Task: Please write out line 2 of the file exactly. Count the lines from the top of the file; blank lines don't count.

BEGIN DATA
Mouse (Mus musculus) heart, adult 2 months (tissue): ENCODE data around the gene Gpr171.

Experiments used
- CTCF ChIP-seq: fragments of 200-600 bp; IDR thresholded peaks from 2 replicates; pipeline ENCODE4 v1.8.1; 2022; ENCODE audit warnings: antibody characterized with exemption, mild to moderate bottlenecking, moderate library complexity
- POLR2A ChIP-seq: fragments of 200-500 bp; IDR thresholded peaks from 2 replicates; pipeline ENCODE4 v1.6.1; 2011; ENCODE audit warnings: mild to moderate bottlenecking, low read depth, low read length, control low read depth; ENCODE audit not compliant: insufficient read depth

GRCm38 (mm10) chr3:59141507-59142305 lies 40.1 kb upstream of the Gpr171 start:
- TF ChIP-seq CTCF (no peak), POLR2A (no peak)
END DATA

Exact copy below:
Experiments used